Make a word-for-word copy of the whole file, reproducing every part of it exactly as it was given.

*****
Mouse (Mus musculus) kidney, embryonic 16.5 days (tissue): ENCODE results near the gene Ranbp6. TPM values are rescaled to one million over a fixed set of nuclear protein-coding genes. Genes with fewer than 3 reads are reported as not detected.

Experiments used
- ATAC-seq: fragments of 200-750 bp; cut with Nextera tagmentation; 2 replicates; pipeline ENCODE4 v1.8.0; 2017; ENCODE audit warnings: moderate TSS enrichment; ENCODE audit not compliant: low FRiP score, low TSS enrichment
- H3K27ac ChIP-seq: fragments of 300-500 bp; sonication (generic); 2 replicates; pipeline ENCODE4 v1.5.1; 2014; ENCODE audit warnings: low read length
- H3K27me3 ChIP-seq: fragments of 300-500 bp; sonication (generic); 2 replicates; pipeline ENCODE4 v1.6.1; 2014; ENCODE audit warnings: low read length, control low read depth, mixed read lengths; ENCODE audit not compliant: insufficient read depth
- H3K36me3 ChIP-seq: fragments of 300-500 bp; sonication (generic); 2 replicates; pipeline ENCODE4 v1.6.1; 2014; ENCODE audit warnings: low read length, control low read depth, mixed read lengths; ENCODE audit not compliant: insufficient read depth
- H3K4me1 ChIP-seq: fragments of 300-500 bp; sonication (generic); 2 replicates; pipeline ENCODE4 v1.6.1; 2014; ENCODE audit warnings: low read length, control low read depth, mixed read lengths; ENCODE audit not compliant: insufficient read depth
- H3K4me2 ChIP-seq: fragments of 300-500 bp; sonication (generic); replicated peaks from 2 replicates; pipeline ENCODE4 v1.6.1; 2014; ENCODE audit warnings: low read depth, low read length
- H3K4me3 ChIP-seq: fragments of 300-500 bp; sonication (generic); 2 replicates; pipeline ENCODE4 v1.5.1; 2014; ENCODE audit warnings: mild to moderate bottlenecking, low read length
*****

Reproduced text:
Mouse (Mus musculus) kidney, embryonic 16.5 days (tissue): ENCODE results near the gene Ranbp6. TPM values are rescaled to one million over a fixed set of nuclear protein-coding genes. Genes with fewer than 3 reads are reported as not detected.

Experiments used
- ATAC-seq: fragments of 200-750 bp; cut with Nextera tagmentation; 2 replicates; pipeline ENCODE4 v1.8.0; 2017; ENCODE audit warnings: moderate TSS enrichment; ENCODE audit not compliant: low FRiP score, low TSS enrichment
- H3K27ac ChIP-seq: fragments of 300-500 bp; sonication (generic); 2 replicates; pipeline ENCODE4 v1.5.1; 2014; ENCODE audit warnings: low read length
- H3K27me3 ChIP-seq: fragments of 300-500 bp; sonication (generic); 2 replicates; pipeline ENCODE4 v1.6.1; 2014; ENCODE audit warnings: low read length, control low read depth, mixed read lengths; ENCODE audit not compliant: insufficient read depth
- H3K36me3 ChIP-seq: fragments of 300-500 bp; sonication (generic); 2 replicates; pipeline ENCODE4 v1.6.1; 2014; ENCODE audit warnings: low read length, control low read depth, mixed read lengths; ENCODE audit not compliant: insufficient read depth
- H3K4me1 ChIP-seq: fragments of 300-500 bp; sonication (generic); 2 replicates; pipeline ENCODE4 v1.6.1; 2014; ENCODE audit warnings: low read length, control low read depth, mixed read lengths; ENCODE audit not compliant: insufficient read depth
- H3K4me2 ChIP-seq: fragments of 300-500 bp; sonication (generic); replicated peaks from 2 replicates; pipeline ENCODE4 v1.6.1; 2014; ENCODE audit warnings: low read depth, low read length
- H3K4me3 ChIP-seq: fragments of 300-500 bp; sonication (generic); 2 replicates; pipeline ENCODE4 v1.5.1; 2014; ENCODE audit warnings: mild to moderate bottlenecking, low read length